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Huddle No More


Photo of meeting room sign with arrow
Image: KJ07 -
Remember the great huddle room trend of, oh, just a few short months ago? It was so characteristic of the connected workplace. Sprinkle these little spaces all about the office, and watch collaboration flourish. What a nonstarter the huddle room has turned out to be in our COVID-tainted world.
Office denizens who want to be super conscientious about germ transmission won’t want to share a huddle space at all, as Melissa Marsh, founder and executive director of PLASTARC, a social research, workplace innovation, and real estate strategy firm, pointed out during a recent conversation with WorkSpace Connect. At least temporarily, spaces previously designated for on-the-fly collaboration meetups will likely be repurposed as small offices or phone booths, added Marsh, who is also senior managing director of occupant experience for Savills, a global real estate services provider.
The huddle space-turned-phone booth could come in handy for audioconferences and video chats if the colleagues you need to meet up with aren’t in the office anyways — since rotating in-office days is likely to be the path forward for office re-occupancy (see my previous post, “Rethinking Office Space for Lower Density”). But then, as Marsh wonders, “Why go into the office at all if when you get there, you have to call each other anyways?”
And then there’s the whole mask thing to consider. Many companies will enforce a mask policy as part of their return-to-the-office planning. “You’re in the office and get on Zoom, so you’re wearing a mask on Zoom in the office. Wouldn’t you rather not be wearing a mask on Zoom at home?” Marsh said.
Larger meeting rooms will give us pause, as well. When filled to max occupancy, most leave little for elbow room, let alone wide gaps in seating that will accommodate social distancing. Fortunately, the under-utilization that many facilities managers have bemoaned will now be advantageous. As rough guidance, Marsh suggested that meeting room occupancy drop by half or even by two-thirds. Companies will need to adjust their room-matching software for these new occupancy rates, and may also want to put up temporary signage with directives such as “Do not exceed three occupants in this room,” she noted.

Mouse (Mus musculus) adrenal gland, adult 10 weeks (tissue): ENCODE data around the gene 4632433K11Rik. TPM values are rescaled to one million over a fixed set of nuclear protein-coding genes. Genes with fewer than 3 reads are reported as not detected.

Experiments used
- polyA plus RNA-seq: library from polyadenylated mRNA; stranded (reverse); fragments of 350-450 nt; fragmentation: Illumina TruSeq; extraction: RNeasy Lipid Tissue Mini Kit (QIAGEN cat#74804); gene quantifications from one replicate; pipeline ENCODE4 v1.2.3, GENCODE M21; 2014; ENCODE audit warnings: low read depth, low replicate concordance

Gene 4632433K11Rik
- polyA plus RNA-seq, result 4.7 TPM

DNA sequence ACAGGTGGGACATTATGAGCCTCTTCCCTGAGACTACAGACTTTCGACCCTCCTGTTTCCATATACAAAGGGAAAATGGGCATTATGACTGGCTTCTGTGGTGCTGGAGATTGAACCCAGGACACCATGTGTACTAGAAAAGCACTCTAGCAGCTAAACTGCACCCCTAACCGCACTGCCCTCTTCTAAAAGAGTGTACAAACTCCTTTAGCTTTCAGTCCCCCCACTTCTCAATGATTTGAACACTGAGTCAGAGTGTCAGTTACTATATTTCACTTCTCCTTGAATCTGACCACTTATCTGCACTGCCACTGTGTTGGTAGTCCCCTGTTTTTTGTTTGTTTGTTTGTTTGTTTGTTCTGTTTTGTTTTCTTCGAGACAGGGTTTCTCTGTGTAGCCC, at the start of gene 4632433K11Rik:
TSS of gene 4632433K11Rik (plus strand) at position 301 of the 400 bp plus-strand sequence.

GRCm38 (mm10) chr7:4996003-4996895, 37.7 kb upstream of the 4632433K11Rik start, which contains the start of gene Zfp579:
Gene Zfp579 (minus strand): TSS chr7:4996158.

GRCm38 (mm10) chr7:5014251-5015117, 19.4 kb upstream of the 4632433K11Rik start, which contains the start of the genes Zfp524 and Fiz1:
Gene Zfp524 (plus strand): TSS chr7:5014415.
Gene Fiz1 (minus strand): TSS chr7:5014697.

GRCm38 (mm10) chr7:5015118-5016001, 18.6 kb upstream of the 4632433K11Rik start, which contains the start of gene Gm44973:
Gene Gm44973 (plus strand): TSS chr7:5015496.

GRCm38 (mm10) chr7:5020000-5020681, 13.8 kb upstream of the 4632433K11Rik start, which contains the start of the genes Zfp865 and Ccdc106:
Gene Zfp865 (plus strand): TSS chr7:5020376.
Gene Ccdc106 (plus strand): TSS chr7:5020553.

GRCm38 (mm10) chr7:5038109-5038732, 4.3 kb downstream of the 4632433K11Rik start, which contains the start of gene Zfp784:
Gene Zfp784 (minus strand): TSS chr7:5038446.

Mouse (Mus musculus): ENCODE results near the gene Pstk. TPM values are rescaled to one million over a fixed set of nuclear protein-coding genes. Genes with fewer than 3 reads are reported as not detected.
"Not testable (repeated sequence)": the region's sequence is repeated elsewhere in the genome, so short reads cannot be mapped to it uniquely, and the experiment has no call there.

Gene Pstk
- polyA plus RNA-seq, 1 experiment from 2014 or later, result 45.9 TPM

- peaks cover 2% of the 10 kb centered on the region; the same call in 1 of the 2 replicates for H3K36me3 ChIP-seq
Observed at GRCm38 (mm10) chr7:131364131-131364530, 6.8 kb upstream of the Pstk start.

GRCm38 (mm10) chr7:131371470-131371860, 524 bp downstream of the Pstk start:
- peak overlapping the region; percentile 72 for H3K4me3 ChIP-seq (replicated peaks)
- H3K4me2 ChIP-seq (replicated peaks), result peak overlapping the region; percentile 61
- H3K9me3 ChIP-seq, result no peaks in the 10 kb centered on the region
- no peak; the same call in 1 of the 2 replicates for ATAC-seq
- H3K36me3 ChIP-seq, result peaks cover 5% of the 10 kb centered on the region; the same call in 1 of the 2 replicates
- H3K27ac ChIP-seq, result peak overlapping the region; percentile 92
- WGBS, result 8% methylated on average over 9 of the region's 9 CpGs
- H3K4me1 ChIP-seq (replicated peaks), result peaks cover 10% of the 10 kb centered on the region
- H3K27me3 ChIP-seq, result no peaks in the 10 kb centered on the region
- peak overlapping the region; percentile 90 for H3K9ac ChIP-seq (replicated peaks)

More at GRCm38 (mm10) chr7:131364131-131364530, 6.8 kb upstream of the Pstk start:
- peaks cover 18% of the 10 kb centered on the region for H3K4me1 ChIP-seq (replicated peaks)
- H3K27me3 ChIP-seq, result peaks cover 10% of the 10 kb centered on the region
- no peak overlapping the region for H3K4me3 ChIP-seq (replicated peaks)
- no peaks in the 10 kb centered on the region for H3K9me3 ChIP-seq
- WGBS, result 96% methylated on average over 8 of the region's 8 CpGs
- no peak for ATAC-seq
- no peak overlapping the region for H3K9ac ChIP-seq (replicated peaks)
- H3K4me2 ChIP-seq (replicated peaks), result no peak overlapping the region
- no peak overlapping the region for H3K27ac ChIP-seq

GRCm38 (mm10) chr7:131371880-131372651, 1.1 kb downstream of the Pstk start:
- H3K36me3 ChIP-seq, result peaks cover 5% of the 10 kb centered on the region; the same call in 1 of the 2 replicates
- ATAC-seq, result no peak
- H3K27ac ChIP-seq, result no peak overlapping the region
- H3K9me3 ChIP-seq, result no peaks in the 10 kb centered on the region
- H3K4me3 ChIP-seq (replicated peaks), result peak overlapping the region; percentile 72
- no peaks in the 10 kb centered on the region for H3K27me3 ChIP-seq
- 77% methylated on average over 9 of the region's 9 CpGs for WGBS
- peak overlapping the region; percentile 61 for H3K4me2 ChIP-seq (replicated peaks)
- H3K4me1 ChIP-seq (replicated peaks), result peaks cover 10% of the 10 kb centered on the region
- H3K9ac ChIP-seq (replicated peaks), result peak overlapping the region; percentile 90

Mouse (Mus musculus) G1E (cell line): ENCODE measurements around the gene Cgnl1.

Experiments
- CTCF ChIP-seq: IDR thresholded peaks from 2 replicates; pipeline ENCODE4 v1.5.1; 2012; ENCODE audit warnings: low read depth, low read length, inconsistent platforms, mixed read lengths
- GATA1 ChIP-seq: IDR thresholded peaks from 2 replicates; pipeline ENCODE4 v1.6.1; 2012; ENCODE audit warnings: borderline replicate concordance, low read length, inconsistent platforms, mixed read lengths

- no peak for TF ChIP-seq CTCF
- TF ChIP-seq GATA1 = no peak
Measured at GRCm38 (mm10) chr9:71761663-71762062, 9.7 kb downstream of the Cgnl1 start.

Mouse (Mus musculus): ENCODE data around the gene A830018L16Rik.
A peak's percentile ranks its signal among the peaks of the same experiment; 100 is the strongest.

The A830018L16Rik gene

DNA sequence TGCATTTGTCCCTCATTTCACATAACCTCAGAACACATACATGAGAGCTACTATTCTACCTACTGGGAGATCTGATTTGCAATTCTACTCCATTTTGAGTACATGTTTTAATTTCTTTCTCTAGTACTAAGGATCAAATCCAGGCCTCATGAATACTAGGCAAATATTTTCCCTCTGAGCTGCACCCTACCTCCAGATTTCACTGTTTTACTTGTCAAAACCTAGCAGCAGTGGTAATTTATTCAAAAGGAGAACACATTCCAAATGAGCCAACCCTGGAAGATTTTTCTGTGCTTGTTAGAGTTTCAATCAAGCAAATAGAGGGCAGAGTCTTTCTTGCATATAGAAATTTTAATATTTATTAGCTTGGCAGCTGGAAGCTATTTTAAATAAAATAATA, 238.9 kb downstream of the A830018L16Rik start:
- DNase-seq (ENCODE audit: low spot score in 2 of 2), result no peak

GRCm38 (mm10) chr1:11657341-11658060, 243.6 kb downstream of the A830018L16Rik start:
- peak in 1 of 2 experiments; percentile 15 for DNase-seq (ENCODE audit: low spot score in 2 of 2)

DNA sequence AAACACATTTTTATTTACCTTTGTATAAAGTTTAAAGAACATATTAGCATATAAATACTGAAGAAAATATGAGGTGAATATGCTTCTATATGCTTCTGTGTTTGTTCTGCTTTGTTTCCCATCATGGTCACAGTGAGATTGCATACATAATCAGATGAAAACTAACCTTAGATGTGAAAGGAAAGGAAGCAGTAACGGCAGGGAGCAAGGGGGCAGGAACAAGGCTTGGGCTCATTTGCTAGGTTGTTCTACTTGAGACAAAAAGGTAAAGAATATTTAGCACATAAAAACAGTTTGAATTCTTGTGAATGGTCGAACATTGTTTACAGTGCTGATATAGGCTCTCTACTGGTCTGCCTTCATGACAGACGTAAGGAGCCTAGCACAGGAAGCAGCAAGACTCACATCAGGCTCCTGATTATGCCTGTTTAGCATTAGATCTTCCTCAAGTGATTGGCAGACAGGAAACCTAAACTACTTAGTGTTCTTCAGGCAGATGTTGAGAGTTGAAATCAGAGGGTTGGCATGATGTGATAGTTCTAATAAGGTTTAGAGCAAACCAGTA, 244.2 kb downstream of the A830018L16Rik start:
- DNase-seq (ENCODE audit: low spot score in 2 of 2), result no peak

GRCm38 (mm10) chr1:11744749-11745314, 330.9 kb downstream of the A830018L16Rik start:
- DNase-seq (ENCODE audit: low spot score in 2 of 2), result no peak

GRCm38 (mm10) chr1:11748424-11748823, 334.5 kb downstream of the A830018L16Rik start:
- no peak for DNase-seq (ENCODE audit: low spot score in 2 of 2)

These constraints in enabling connected workspaces and collaborative cultures should lead key stakeholders across all companies to think about why they have offices to begin with, Marsh noted. Do offices serve the purpose of bringing people together socially and emotionally? Help them feel united in a mission, vision, and purpose? To organize and streamline work processes? “This is a great opportunity now to really think, ‘Why do we have an office, what role does it play, and how do we accomplish those either in other ways or how do we prioritize the use of the office for those things,” she added.
If, for example, designers working at a clothing manufacturer need to check dye lots for colors — i.e., interact with a material product — in order to serve the business’ purpose, they should have priority access to the workspace before others, Marsh continued. These folks become testbeds, of a sort, for measuring the effectiveness of a return-to-the-office program, she added — but we’ll get into that next time.